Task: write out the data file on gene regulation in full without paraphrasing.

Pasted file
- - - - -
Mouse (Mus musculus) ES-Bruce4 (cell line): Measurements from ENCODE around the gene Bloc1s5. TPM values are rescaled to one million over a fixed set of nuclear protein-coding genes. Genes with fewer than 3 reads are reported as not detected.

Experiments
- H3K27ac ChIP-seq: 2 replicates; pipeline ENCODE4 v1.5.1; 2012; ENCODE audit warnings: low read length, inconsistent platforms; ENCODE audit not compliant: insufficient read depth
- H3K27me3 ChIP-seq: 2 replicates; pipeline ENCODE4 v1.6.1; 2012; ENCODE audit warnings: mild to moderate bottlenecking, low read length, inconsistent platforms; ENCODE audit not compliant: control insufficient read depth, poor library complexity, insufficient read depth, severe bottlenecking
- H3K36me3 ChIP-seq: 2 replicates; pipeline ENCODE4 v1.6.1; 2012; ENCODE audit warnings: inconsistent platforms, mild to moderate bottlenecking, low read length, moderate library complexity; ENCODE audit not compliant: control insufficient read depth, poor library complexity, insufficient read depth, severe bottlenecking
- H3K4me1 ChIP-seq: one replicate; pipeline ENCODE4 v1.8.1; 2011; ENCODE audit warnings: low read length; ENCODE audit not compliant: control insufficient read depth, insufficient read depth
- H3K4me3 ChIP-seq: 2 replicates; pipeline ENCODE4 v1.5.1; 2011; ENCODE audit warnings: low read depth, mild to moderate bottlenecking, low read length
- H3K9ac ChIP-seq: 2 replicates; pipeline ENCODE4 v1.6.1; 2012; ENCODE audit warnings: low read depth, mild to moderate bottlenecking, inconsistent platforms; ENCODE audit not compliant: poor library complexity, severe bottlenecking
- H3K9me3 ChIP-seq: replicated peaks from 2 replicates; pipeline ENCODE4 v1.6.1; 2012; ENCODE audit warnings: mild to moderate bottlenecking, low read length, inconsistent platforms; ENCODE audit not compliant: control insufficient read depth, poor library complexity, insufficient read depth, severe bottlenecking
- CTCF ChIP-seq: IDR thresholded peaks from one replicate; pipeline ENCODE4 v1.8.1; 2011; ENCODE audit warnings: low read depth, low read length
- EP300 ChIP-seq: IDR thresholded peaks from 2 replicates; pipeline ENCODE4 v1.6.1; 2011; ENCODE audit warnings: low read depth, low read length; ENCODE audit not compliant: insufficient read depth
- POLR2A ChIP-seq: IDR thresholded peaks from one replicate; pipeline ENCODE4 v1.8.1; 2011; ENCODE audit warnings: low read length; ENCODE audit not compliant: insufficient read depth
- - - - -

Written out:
Mouse (Mus musculus) ES-Bruce4 (cell line): Measurements from ENCODE around the gene Bloc1s5. TPM values are rescaled to one million over a fixed set of nuclear protein-coding genes. Genes with fewer than 3 reads are reported as not detected.

Experiments
- H3K27ac ChIP-seq: 2 replicates; pipeline ENCODE4 v1.5.1; 2012; ENCODE audit warnings: low read length, inconsistent platforms; ENCODE audit not compliant: insufficient read depth
- H3K27me3 ChIP-seq: 2 replicates; pipeline ENCODE4 v1.6.1; 2012; ENCODE audit warnings: mild to moderate bottlenecking, low read length, inconsistent platforms; ENCODE audit not compliant: control insufficient read depth, poor library complexity, insufficient read depth, severe bottlenecking
- H3K36me3 ChIP-seq: 2 replicates; pipeline ENCODE4 v1.6.1; 2012; ENCODE audit warnings: inconsistent platforms, mild to moderate bottlenecking, low read length, moderate library complexity; ENCODE audit not compliant: control insufficient read depth, poor library complexity, insufficient read depth, severe bottlenecking
- H3K4me1 ChIP-seq: one replicate; pipeline ENCODE4 v1.8.1; 2011; ENCODE audit warnings: low read length; ENCODE audit not compliant: control insufficient read depth, insufficient read depth
- H3K4me3 ChIP-seq: 2 replicates; pipeline ENCODE4 v1.5.1; 2011; ENCODE audit warnings: low read depth, mild to moderate bottlenecking, low read length
- H3K9ac ChIP-seq: 2 replicates; pipeline ENCODE4 v1.6.1; 2012; ENCODE audit warnings: low read depth, mild to moderate bottlenecking, inconsistent platforms; ENCODE audit not compliant: poor library complexity, severe bottlenecking
- H3K9me3 ChIP-seq: replicated peaks from 2 replicates; pipeline ENCODE4 v1.6.1; 2012; ENCODE audit warnings: mild to moderate bottlenecking, low read length, inconsistent platforms; ENCODE audit not compliant: control insufficient read depth, poor library complexity, insufficient read depth, severe bottlenecking
- CTCF ChIP-seq: IDR thresholded peaks from one replicate; pipeline ENCODE4 v1.8.1; 2011; ENCODE audit warnings: low read depth, low read length
- EP300 ChIP-seq: IDR thresholded peaks from 2 replicates; pipeline ENCODE4 v1.6.1; 2011; ENCODE audit warnings: low read depth, low read length; ENCODE audit not compliant: insufficient read depth
- POLR2A ChIP-seq: IDR thresholded peaks from one replicate; pipeline ENCODE4 v1.8.1; 2011; ENCODE audit warnings: low read length; ENCODE audit not compliant: insufficient read depth